By Gisell Álvarez, LPC-Intern
One of the privileges of learning a second language, especially one as universal as English, is the chance to enjoy TV shows and movies in their native tongue. When they are translated there are always elements that you lose: the jokes are not the same, the irony doesn’t display the same dynamic, and some dialogue doesn’t have the same impact. When I was back in my native country, Colombia, I saw Modern Family “in Spanish.” Voice actors interpreted the original English dialogue, and even though their acting skills are awesome, the spirit of the sarcastic and ironic humor so characteristic of Modern Family wasn’t there. Therefore, I felt frequently uncomfortable and sometimes even offended by the show’s content.
And then I came to the United States and started to learn English. Once I saw Modern Family in English, it was like seeing a totally different show. I found it brilliant, hilarious, and very refreshing. Modern Family generates very contemporary reflections of and discussions in our society. It is a conversation that I consider extremely necessary. From the quirks of the gay parenting journey to the adventure of living in a multicultural family, this show helps us, as unique individuals, to connect with diversity. This diversity, by its very nature, presents some elements distant from us and others very close to our own realities.
Of course, Sofia Vergara’s role is especially important to me, given that she and her son in the show (Manny Delgado) are Colombians, as am I. They have shared some of our Christmas traditions and our values, and Sofia has put a spotlight on our cultural flavor with so much grace and humor. Now that we are on the map, more people know we exist beyond narcotrafficking and violence. This new exposure feels very nice; as a Colombian, it feels inclusive, and, as a Colombian living in the United States, it feels welcoming and accepting.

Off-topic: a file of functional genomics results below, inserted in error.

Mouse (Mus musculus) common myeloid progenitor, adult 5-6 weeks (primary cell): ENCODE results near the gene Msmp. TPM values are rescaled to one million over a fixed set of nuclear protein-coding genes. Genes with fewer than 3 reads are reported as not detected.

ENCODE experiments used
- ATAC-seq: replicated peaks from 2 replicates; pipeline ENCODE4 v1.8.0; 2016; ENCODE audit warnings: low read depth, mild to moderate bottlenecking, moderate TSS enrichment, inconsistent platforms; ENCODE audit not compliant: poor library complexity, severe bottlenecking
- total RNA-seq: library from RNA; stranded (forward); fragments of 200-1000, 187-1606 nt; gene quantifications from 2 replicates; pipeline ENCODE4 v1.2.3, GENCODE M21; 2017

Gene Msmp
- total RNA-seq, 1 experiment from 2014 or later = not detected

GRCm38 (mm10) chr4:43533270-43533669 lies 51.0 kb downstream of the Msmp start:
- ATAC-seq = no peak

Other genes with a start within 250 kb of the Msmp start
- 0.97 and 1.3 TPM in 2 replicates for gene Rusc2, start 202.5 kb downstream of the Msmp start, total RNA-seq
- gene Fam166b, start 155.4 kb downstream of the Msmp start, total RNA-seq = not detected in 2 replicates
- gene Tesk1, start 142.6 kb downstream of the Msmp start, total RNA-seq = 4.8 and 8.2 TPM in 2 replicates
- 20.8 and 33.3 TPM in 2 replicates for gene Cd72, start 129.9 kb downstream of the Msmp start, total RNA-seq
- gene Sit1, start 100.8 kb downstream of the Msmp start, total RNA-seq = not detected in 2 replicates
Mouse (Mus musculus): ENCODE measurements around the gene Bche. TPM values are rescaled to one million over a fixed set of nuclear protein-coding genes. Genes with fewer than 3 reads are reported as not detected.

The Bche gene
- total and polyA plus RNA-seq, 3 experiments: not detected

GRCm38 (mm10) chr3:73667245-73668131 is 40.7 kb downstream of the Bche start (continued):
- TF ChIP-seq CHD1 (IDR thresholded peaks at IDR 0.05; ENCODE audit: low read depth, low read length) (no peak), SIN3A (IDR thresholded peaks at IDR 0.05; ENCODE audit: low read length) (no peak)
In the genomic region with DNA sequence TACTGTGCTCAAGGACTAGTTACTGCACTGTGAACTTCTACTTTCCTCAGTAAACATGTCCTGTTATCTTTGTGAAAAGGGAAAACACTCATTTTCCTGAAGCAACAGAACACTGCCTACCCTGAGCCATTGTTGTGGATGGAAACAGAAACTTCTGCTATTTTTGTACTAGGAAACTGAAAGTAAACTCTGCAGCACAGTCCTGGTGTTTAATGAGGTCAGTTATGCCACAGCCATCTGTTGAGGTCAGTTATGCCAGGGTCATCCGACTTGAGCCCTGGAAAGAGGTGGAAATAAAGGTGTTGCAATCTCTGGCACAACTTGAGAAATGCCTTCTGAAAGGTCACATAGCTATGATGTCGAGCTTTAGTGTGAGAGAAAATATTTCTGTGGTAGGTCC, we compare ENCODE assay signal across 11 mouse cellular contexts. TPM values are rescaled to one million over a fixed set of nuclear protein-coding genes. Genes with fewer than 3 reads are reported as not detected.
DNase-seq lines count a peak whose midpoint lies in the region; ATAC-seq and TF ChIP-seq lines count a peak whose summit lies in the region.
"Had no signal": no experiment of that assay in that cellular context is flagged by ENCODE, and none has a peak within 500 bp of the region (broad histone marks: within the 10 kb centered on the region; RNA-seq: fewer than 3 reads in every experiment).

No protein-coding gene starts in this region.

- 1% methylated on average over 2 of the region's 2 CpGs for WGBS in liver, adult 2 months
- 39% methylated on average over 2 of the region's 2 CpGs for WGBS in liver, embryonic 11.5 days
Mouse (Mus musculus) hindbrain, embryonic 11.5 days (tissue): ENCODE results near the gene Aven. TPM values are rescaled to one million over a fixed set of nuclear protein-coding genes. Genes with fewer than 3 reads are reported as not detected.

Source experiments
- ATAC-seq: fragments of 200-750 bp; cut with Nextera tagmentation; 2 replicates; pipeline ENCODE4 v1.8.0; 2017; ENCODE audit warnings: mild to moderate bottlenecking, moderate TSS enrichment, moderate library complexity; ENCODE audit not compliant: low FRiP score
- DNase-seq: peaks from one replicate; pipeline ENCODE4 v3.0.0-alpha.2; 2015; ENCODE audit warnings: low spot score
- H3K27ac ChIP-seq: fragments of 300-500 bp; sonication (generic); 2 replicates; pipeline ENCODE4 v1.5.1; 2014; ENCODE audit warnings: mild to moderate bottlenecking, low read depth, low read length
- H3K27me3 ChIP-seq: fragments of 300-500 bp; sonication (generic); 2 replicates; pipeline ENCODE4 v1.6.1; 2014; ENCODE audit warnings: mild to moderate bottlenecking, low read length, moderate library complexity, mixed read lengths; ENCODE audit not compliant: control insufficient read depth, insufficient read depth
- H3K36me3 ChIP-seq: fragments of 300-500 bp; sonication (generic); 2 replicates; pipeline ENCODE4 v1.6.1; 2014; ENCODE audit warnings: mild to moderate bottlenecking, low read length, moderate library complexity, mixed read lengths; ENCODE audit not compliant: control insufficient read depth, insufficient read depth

This is the power of media: the representation of cultural niches or minorities in TV shows and movies generates a sort of globalization that puts diversity in the middle of a society’s daily routines. Through its content, and its inclusion in our realities, it brings diversity to the discussion we need to have to embrace minorities and accept them. This on-screen visualization that is different from the normative cultural expressions could potentially encourage acceptance, and, maybe more importantly, self-acceptance for those who feel newly included.
As a clinician, the different cultural elements around and inside a client are determinant of a real understanding of the person: their struggles, their needs, their strengths, their preferences, fears and joys. I’ll be ambitious and even say their entire realities. Some who are part of a minority constantly crave inclusion, a feeling that may be magnified when you are not only ignored, but also rejected. When working with clients that belong to a minority, the acknowledgment of these cultural characteristics can be very vital in the rapport establishment process, as well as in the construction of an accurate picture of their life or situation.